While traveling the world whether it be in the United States or abroad, there are certain sights and characteristics of a country or region that I always have a fascination for wanting to see, experience, or try. Examples of these sights and characteristics include famous mountain ranges, volcanoes, cuisines, the wildlife, and finally waterfalls.
A lot of the countries I have been to so far have been home to some of the most amazing waterfalls in the world at least in my opinion. So I thought I would break down my top 5 favorite that I have been to so far in case someone else who likes seeing waterfalls may want to add a new one to their list! So without further ado, lets begin with my very favorite waterfall in the world.
Mulafossur Waterfall - Faroe Islands, Territory of Denmark
In my opinion, this is one of the most unique waterfalls in the world. Mulafossur waterfall can be found in the very tiny archipelago called the Faroe Islands which is located between Iceland and Norway and is actually a territory of Denmark. The Faroe Islands in and of themselves are another story, known for their dramatic landscapes and that they are still somewhat off the unbeaten path.
Click the following links for more information on the Faroe Islands and Mykines Island.
Back to Mulafossur Waterfall, the waterfall that literally falls into the ocean. There aren't too many places in the world where something like this occurs, which is part of what makes it so unique, plus just the dramatic landscape of the Faroe Islands that creates a beautiful backdrop. This is the kind of landscapes that fairytales are made of.
Getting to Mulafossur is quite easy once you are in the Faroe Islands, but getting to the Faroe Islands themselves can be a bit more difficult!
Onto the next two waterfalls, and after this point, there is no ranking on which ones I liked better.
Havasu Falls and Mooney Falls - Grand Canyon, Havasupai tribal region
I ventured to these two amazing (There is actually 5 waterfalls in the Havasu Creek, but these were my favorite two) back in April 2017. It is a bit of a process to obtain the permits from the Native tribe that owns the rights to the region, but it is well worth it when you do get your permit to visit here. It's almost exactly what I would picture a desert oasis to look like. It truly is a stunning sight to see in the Grand Canyon.
The hike itself to the falls isn't too bad on the way there. It mainly is downhill or walking in a flat, dried up river bed. As far as I know, they still do not allow for in and out day hikes as the trek is 20 miles round trip, and it can get quite dangerous in the hot summers in Arizona. My advice to future trekkers, bring plenty of water, and pack light! This was the only hike I thought I was going to have to ditch my pack, or ask for help. Imagine being on mile 8.5 and the last 1.5 miles requires you to go up the Grand Canyon from the bottom. Then imagine having about 35-45 lbs. of gear on you, in upper 80s heat. On top of that, you did the entire hike in a matter of 20 hours.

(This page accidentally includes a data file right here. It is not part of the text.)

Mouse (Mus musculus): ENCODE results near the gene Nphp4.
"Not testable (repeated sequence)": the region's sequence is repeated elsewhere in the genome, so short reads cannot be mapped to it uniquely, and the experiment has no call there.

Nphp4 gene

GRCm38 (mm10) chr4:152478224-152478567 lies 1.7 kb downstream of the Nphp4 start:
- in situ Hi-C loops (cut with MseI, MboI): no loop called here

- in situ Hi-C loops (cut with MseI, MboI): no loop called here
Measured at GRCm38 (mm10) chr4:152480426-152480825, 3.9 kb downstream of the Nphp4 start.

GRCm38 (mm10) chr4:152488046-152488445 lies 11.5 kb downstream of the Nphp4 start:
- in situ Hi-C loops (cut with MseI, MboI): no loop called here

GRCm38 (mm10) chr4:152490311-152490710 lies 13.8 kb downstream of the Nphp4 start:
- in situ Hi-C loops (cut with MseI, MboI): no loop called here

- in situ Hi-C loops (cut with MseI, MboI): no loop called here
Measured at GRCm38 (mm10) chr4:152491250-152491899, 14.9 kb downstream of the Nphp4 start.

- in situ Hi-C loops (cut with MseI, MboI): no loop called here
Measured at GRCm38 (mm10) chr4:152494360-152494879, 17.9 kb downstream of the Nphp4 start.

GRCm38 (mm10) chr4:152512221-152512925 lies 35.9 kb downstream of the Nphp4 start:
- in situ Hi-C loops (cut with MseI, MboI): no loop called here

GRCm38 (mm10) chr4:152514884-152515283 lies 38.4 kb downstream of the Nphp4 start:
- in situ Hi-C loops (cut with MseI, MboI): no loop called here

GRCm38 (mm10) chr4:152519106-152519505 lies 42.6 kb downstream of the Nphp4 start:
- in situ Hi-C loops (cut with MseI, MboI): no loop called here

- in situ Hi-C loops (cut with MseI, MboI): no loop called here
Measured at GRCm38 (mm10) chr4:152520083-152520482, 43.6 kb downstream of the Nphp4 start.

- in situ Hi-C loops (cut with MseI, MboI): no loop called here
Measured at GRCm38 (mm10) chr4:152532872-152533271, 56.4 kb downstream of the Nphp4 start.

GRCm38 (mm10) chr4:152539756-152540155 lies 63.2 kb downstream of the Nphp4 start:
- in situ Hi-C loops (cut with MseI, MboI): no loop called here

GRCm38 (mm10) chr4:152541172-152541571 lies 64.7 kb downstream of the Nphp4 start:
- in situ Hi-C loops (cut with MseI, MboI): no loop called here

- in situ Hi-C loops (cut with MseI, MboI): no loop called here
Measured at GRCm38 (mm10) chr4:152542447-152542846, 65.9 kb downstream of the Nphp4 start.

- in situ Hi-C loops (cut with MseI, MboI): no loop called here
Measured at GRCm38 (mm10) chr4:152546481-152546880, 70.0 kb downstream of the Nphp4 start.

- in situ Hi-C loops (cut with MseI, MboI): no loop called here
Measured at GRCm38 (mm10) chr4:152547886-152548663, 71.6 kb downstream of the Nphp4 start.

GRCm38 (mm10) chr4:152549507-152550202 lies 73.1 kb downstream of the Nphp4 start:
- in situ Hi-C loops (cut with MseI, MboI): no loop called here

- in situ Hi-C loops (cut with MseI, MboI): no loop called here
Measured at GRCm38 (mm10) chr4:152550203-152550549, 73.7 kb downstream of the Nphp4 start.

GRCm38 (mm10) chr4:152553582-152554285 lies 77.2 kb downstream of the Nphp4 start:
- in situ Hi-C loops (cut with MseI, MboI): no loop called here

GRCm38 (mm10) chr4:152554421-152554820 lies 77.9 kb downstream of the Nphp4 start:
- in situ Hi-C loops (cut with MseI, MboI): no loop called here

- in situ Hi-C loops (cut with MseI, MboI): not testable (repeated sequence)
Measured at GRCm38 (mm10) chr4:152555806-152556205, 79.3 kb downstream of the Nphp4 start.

It was worth it in the end, as these two waterfalls are ones that I will never forget in my lifetime. I can say for sure that I will pack smarter next time. For those interested, there is options to have your stuff carried in, but I think you should do it on your own. But that's just me.
Also one other neat fact about this area, this is the only place left in the United States that still receives mail by horses. You will understand why when you do this trek!
For more information on the Havasu Falls region, please click this link for my blog article entry on it!
Skogafoss and Seljalandsfoss - South Coast of Iceland
The last two waterfalls on my list also fall in the same relative location.
I visited Iceland in the fall of 2014 and was blown away by the sheer beauty. Another location with extremely dramatic and diverse landscapes that are otherworldly. I feel there wasn't a kilometer that I drove while in Iceland that didn't have something amazing to see. I am also comfortable with saying that it is literally the land of waterfalls. I felt that everywhere I went, there would be a waterfall nearby. It was endless.
No matter where you go in Iceland, you are going to have a great time. Well, most likely anyways, I'm sure some bad things could happen if you were unlucky. If you are looking for more information on Iceland, click this link to see a bigger breakdown of my adventure there!
The other waterfall on in this region that stuck out to me was Seljalandsfoss. Don't ask me how to pronounce that, or any other name in Iceland because I have no idea. What was so unique about this water fall is that you can literally walk behind it. I thought that was sort of unique, and just the fact that you can see this waterfall from a long distance, as it is quite prominent as you drive along with beautiful southern coast of Iceland. Both of these waterfalls are very close to each other on the Ring Road drive.
There were quite a few memorable waterfalls in Iceland, including probably the most famous Gullfoss and Dettifoss. These two were just the ones that stuck out the most to me in my journey. If you like waterfalls, I suggest hitting up Iceland!
Plitvice National Park - Croatia
While it may not be the typical waterfall you think of, one other remaining place lingered in my mind while writing this article, this area being Plitvice National Park in Croatia. There may not be any huge waterfalls, but there are plenty of small ones all over this park. It really is quite astonishing how many there are here. It is a fun place to spend a day or two at exploring. Though, it can get quite busy here! There is a pretty cool network of paths throughout the national park as you can see throughout the photos below.